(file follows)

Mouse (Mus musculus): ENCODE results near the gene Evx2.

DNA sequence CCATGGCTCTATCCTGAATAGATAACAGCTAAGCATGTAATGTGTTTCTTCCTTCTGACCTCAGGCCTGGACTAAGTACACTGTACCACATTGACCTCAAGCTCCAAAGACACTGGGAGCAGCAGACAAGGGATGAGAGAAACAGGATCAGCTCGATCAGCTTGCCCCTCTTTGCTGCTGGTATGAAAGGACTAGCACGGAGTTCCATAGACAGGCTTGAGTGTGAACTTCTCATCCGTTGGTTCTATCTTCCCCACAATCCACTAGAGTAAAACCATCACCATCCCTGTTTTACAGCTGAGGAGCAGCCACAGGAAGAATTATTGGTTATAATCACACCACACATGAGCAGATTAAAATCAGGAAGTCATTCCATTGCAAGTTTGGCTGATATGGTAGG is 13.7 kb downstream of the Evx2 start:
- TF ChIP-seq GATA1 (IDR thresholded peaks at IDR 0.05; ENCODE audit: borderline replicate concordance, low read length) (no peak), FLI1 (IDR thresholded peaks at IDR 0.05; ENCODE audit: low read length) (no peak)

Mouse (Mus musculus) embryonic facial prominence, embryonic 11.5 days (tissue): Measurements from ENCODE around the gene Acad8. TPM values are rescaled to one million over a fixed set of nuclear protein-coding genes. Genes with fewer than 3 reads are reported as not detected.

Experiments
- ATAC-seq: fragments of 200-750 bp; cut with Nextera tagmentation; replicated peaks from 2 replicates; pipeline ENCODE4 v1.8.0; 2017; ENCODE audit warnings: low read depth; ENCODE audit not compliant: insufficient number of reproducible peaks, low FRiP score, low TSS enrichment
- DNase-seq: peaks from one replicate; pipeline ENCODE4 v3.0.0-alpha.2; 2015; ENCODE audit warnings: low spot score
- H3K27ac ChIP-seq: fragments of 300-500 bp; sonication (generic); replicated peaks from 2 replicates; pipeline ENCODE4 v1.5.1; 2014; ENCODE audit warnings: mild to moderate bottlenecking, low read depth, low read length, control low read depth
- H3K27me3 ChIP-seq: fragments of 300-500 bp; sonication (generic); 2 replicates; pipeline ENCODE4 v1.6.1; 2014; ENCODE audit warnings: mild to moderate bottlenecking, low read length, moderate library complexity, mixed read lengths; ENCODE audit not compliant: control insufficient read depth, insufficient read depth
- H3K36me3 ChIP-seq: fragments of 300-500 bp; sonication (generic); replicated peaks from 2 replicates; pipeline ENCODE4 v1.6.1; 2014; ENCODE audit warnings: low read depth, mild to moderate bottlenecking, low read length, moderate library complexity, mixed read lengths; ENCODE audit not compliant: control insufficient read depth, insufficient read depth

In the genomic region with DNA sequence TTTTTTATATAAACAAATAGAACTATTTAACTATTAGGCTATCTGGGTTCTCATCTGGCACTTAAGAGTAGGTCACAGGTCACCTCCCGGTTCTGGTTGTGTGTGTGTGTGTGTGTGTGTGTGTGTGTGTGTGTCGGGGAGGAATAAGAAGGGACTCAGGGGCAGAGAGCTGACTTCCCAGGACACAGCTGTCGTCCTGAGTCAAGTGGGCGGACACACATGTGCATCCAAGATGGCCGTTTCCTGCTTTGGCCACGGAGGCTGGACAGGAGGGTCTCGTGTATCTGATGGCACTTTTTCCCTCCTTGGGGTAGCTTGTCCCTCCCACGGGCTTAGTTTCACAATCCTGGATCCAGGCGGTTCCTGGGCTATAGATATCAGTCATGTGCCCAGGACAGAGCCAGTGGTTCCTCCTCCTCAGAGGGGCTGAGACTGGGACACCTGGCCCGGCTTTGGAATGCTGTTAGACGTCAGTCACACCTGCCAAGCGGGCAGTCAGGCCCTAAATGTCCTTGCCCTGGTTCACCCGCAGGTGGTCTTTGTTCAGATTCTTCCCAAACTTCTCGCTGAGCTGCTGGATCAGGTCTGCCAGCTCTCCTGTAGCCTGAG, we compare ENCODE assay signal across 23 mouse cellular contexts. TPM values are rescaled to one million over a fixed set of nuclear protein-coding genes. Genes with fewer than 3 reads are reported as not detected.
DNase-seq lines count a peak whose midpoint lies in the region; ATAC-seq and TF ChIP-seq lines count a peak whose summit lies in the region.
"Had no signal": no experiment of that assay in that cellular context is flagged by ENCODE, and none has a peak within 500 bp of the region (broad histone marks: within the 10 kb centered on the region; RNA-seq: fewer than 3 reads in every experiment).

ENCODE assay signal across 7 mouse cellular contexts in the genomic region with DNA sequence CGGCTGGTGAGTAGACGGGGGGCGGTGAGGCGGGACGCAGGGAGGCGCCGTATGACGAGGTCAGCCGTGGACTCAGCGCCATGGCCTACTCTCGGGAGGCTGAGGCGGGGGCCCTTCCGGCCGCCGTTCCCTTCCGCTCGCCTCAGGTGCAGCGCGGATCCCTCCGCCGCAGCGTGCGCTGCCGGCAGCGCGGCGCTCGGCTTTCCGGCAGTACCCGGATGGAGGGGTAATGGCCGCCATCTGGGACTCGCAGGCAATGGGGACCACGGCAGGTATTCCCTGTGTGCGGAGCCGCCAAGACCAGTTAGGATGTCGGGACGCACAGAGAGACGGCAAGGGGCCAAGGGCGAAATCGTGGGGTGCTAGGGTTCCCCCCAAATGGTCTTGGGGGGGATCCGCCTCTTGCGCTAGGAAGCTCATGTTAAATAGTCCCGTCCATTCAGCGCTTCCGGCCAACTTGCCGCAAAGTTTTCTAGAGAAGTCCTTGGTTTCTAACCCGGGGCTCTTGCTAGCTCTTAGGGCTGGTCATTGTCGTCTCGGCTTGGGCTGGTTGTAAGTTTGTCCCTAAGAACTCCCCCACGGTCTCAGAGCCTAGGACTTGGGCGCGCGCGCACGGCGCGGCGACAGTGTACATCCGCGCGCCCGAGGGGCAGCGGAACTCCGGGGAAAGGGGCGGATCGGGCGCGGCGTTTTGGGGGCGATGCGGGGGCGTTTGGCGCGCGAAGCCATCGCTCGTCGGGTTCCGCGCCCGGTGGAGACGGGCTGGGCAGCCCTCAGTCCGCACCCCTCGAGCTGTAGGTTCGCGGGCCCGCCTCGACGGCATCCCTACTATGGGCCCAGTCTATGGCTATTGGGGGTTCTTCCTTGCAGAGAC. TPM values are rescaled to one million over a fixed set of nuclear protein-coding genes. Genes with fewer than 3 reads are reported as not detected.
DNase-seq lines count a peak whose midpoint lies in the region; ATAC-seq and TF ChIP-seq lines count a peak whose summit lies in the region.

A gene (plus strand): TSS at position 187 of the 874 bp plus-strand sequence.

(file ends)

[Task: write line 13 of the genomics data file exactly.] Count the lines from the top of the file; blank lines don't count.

"Had no signal": no experiment of that assay in that cellular context is flagged by ENCODE, and none has a peak within 500 bp of the region (broad histone marks: within the 10 kb centered on the region; RNA-seq: fewer than 3 reads in every experiment).